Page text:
Towards the end of World War II, the German Luftwaffe airforce resorted to a series of deadly suicide missions. Die Welt journalist and historian Sven Felix Kellerhoff examines a little documented chapter in Germany’s military history.
The attack came from above. On April 7, 1945, as more than 1,300 four-engine, U.S. Air Force bombers began their approach over northern Germany, on a mission to target factories and freight stations, they were suddenly challenged. At 1:35 in the afternoon, German single-engine planes began to fall out of the sky from above them. But instead of closing in from the usual distance of about 600 meters, firing, and then turning away, the German planes set themselves on a collision course.
The U.S. pilots of the B-17 and B-24 bombers were left with only seconds to quickly maneuver their comparatively slower planes out of the way. Nearly two dozen of the Flying Fortresses and Liberators did not succeed: they collided with the fighters. Various reports cite that between eight and 15 U.S. planes were torn apart or so badly damaged that they had to be abandoned. Another 28 bombers were shot down by German fighters.
It was the only major attack undertaken by the "Sonderkommando Elbe", a special unit whose mission illustrated the total despair that had befallen the Luftwaffe during the last months of the War. Ten days later, the group launched another attack - this time the pilots dove into Soviet troops crossing bridges over the Oder River east of Berlin. The full details of these attacks are lost in rumors and myths. Similarly, legends are told of a SS special unit with the same mission that was known under the code name "Leonidas." Whether this group actually existed or whether it was a post-War invention still remains unclear.
What is known, however, is that the idea for the "self-sacrifice" missions using fighter aircraft came from the pilot and Hermann Goering confidant Hajo Herrmann. He was also the inventor of "Wilde Sau," the technique that engaged British night bombers with single-seat fighter planes. Day fighters were used during these attacks, and their rapid surprise attacks were enabled by light grenades that lit up the night sky. The initiative suffered such great losses that it was given up after just a few months.
When it became clear that a new mass production of British and American planes would begin no earlier than mid-April 1945, Herrmann suggested the creation of a special unit of relentless young pilots. They were to ram enemy bombers with stripped versions of the older Messerschmitt Bf-109 aircraft. The men were ordered to abandon their planes at the last moment with a parachute. However, because there were no ejection seats, their chance of survival was only 10 percent.
The "Sonderkommando Elbe", which began recruiting at the end of 1944, consisted mostly of young volunteers who had grown up under the Nazi regime and were ready to sacrifice their lives for their leaders and their country. Their use, however, remained limited. The only official use of the Sonderkommando Elbe was over the Steinhude Sea, Germany's largest inland sea, on April 7, 1945. Most of the pilots died, but the enemy was not harmed as much as had been hoped. The attack on the bridges over the Oder yielded similarly weak results.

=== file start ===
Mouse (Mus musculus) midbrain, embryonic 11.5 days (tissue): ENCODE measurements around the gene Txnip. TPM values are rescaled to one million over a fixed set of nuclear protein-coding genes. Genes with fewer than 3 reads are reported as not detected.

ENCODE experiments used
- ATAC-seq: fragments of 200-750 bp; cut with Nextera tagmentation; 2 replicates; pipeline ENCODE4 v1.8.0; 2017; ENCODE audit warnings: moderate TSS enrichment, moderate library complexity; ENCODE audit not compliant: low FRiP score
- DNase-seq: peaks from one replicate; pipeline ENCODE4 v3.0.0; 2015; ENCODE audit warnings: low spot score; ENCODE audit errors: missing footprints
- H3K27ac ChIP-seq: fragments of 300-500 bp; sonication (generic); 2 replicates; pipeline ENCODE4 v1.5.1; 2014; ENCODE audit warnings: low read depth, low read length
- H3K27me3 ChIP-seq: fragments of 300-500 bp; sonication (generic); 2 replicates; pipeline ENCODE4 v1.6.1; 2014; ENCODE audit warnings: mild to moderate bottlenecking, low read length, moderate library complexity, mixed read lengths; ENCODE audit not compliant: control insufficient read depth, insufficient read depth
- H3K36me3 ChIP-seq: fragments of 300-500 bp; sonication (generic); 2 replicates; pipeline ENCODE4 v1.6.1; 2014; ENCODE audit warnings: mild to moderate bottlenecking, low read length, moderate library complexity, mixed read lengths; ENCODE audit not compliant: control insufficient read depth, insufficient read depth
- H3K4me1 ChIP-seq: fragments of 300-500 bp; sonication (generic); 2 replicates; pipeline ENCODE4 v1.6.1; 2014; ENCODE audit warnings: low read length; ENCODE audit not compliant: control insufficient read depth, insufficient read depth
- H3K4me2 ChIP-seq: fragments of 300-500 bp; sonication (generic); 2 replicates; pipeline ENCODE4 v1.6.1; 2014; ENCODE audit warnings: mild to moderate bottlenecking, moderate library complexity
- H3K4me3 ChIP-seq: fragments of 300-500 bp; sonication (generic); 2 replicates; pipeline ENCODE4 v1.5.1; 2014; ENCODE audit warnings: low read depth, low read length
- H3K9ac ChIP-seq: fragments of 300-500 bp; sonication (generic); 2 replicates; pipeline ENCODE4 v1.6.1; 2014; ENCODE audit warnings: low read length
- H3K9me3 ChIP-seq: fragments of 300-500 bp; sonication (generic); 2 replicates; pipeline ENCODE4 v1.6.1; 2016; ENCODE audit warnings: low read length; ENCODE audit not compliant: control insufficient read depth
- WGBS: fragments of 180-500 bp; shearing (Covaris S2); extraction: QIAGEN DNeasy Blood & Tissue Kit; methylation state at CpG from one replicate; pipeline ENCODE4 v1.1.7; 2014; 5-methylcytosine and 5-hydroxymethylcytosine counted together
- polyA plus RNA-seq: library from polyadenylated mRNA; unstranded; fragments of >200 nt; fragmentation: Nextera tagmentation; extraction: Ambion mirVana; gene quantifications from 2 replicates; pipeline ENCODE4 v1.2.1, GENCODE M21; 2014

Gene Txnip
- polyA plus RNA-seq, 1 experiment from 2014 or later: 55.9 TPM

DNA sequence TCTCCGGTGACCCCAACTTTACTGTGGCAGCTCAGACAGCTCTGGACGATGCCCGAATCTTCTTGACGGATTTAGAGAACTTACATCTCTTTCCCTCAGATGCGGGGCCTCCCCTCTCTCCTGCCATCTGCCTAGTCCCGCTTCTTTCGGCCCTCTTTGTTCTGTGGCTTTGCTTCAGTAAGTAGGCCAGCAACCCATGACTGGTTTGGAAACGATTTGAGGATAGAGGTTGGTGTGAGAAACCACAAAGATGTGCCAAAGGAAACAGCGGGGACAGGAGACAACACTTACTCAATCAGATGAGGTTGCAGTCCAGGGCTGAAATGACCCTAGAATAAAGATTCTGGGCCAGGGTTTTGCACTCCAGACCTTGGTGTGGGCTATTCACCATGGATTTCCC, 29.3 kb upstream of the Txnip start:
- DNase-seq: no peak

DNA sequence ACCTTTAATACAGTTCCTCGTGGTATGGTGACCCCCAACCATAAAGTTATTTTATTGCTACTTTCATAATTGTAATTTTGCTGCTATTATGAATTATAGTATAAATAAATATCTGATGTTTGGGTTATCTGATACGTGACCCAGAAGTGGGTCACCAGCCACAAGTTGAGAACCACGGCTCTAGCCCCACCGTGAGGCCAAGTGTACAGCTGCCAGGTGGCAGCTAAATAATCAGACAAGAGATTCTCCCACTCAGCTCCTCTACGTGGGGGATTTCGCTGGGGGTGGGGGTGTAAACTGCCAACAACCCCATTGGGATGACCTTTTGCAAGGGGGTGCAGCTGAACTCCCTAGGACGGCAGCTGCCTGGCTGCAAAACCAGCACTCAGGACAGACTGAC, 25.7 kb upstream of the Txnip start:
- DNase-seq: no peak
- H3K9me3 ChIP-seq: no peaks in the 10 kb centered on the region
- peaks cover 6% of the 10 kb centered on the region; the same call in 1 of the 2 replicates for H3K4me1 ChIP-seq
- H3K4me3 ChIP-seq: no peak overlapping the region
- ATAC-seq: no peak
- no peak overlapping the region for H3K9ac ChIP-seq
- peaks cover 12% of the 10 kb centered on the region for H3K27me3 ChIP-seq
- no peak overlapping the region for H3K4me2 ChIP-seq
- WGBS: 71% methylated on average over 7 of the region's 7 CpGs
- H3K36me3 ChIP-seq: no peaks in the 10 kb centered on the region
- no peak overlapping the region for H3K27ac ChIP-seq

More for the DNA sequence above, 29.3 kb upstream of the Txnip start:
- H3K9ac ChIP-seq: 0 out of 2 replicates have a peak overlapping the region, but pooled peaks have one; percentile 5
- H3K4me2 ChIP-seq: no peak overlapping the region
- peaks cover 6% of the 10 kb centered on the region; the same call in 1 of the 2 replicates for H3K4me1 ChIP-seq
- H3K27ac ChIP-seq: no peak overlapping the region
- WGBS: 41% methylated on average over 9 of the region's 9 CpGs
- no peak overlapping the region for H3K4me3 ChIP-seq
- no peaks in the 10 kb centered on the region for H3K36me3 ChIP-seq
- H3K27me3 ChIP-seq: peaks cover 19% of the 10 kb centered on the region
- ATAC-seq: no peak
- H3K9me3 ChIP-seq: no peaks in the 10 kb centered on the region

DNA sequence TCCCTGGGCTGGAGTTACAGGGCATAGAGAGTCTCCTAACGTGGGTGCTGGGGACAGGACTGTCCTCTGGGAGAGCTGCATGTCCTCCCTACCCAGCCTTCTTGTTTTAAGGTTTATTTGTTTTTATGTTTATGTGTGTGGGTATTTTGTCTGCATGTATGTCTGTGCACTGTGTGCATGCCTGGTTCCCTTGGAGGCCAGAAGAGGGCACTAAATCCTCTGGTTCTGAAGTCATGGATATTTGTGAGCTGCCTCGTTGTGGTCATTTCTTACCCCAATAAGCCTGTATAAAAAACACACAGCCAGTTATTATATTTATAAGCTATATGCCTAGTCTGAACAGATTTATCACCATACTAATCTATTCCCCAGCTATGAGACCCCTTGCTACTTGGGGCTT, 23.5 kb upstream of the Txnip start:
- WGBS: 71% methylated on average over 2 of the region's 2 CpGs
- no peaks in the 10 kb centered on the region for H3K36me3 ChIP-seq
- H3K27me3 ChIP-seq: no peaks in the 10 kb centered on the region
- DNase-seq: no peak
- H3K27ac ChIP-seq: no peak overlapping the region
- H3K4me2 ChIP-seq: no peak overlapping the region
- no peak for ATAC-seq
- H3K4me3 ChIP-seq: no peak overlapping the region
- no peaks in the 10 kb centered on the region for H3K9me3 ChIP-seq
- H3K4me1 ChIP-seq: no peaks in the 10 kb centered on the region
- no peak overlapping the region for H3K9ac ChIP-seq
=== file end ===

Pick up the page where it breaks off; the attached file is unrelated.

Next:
A manned version of the "Vengeance Weapon" V-1, the first cruise missile in military history, was never employed. The first 175 copies were built with a cockpit made for flight tests, but the Luftwaffe briefly considered using these simple bombs as suicide weapons.
This device bore a surprising similarity to the Japanese "Oka" ("Cherry Blossom") aircraft, which was essentially a manned glide bomb. These Japanese planes, in contrast with the German ones, were used more than 70 times between March and June 1945. However, only one US destroyer was sunk while half a dozen smaller warships were badly damaged.
Suicide attacks conducted with conventional aircraft were more "successful." For these, the Japanese equipped type "Zero" fighter planes with heavy bombs and just enough fuel to reach their destinations. More than 3000 such operations were documented, and only a few of the pilots survived. Approximately 360 Allied ships were damaged during the campaign, including several aircraft carriers. But only three of them - the USS Bunker Hill, USS Intrepid, and the already obsolete USS Enterprise - were so badly damaged that they were removed from battle.
It is likely that the German suicide pilot missions were inspired by the Japanese example, but there is no conclusive evidence to confirm that. It is clear, however, that this murderous plan fell short of its goal: though the psychological impact of the missions was immense, the physical damage they incurred was minimal. Once the US Navy was able to recover from the initial terror of the attacks, their effect waned. Any approaching aircraft that were believed to be on kamikaze missions were shot down before they had a chance to reach their target.
Several hundred pilots who were ready to sacrifice their lives still remained in service by the time the Japanese surrendered at the end of World War II. On the day of the Armistice, their commander took his life. Yet Hajo Hermann, who led the German suicide pilots, began a new life after the war. Following a decade of prison in the Soviet Union, he became a lawyer, before dying last November at the age of 97.
Read the original article in German
Photo - Filko Dawidzinski